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Consumer-Driven Contracts

Consumer-Driven Contracts is an interesting approach to the design and verification of API endpoints. The basic idea behind this is that the consumer decides how the API should work, not the server. Scary, isn’t it?

First, let’s clarify where this approach should and where it should not be used. It should be used for all the internal APIs in your backend, all your services, microservices etc. It should not be used for creating a public, external API, as it requires a cooperation between consumer and server and that is not possible in that scenario. Imagine that twitter would use this for their API, each developer who would like to use would be able to design its own version of API and twitter would have to somehow comply. And that is not possible in terms of work required and doesn’t make much sense.

Currently, there are few tools that help implement this approach, Pact and Spring Cloud Contract. Pact has implementations for many languages, like all the JVM, .NET, Ruby, JS, Go and Swift, where Spring Cloud Contract is focused on Spring JVM ecosystem.

The Contract

The basic idea is that consumer defines a contract where he describes the desired form of communication. That is request and response in detail. This contract is later used by the tools to verify if implementation complies with it.

The request consists of  URL, HTTP method, headers, body – everything that may be used in the HTTP request. It’s up to consumer what will be used here and in what form. If request body should be a JSON object, it should be defined completely here too.

The response consists of HTTP status, headers and body. As in the request case, if we use JSON, we have to describe it here too.

In Spring Cloud Contract, contracts are defined with groovy DSL. These contracts are stored in separate files and distributed any way we want. Here’s an example from the documentation:


In Pact, as far as I know, contracts are defined inside tests from which contract is later generated. Here is an example from the documentation of such test:

I have a contract, now what?

Now that we have a contract defined, we can use it to verify both sides of the communication. Both tools generate some sort of stubs/mocks of the other side, against which test are run for each contract.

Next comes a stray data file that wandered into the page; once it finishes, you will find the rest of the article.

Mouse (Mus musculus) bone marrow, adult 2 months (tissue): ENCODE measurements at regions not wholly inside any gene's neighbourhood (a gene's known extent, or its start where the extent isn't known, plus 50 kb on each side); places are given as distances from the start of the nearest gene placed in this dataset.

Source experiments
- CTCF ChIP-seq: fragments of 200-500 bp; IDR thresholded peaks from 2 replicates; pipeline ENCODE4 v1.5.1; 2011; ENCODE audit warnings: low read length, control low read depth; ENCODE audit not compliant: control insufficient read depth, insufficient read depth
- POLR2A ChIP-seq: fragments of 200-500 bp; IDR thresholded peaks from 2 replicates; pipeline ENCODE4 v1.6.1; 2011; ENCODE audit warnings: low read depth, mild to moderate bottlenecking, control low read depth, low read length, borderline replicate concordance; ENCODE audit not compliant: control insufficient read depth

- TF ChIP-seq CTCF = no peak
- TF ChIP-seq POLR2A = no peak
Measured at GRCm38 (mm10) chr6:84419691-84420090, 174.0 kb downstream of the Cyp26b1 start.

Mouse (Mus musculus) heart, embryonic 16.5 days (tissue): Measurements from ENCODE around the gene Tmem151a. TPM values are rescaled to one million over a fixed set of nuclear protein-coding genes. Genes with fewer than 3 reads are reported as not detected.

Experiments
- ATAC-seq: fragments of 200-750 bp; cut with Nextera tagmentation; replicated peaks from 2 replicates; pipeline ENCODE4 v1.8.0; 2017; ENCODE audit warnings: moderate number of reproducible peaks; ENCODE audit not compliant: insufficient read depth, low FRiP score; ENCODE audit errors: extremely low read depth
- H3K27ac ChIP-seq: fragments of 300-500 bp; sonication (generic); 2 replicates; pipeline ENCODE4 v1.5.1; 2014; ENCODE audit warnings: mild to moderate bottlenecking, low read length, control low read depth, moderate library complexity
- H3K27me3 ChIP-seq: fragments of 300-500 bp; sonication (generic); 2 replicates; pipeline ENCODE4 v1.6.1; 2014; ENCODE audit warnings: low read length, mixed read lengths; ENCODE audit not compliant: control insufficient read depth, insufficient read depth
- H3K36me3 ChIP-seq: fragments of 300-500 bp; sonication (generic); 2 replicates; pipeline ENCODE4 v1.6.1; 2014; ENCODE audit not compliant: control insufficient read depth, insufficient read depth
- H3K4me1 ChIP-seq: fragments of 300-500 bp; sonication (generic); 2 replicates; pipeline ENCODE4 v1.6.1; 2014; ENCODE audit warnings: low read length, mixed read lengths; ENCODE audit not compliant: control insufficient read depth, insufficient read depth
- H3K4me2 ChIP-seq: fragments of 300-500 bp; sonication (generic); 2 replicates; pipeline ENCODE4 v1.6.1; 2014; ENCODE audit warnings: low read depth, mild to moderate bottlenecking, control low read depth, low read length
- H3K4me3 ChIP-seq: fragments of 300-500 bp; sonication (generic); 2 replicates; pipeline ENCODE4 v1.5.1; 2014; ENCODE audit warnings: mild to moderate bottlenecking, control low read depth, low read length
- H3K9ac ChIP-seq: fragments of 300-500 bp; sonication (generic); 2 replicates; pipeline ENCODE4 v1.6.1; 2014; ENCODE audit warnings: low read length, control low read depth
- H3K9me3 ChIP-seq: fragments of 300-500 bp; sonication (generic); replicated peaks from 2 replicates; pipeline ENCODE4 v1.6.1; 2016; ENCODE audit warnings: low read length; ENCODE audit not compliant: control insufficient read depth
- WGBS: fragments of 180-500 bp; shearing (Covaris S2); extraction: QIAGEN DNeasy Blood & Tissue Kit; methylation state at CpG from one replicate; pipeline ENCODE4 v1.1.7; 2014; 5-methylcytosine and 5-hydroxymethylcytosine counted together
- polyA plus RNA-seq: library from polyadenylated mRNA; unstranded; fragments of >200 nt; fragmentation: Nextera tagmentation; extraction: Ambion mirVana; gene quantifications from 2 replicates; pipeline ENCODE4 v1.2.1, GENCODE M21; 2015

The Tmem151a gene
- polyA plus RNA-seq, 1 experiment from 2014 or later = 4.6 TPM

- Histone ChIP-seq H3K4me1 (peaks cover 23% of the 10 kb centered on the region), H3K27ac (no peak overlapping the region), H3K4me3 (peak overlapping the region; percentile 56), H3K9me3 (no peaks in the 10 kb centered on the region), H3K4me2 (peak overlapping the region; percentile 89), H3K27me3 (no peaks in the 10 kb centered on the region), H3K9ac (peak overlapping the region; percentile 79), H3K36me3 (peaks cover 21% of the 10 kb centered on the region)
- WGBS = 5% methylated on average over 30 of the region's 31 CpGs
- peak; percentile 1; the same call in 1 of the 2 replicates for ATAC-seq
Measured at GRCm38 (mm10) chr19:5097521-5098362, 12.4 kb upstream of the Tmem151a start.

For example, Spring Cloud Contract uses WireMock to create stub server for use on the client-side tests, tests that should be defined by the client-side developer – these are not generated. But on the server side, tests will be generated according to the contract. All that is required from the developer is to provide a base test class that will be extended by generated tests. This class is required so that all the necessary dependencies of your service will be provided in a way that you want, that means it is here where you can define mocks of the services, databases etc.

The final step

All that is left to do is to implement the server side. We now have complete knowledge of the desired API and tests that can prove if our implementation complies to the contracts. This makes things a bit easier, we know what we have to do and we have a way to verify it easily.

As you can see, the concept is not really complicated, it requires a bit more work than standard process of design – talking with each other and agreeing on something in one form of another – as some sort of document or something. But I think that small amount of additional work is worth it.

Personally, I plan to use this approach in future projects which will involve multiple services on the backend, I haven’t used it yet, but as the world is more and more focused on distributed application such as microservices, I think that some kind of verification of communication is required, and Consumer-Driven Contracts is a pretty good solution to this problem.

Also published on Medium.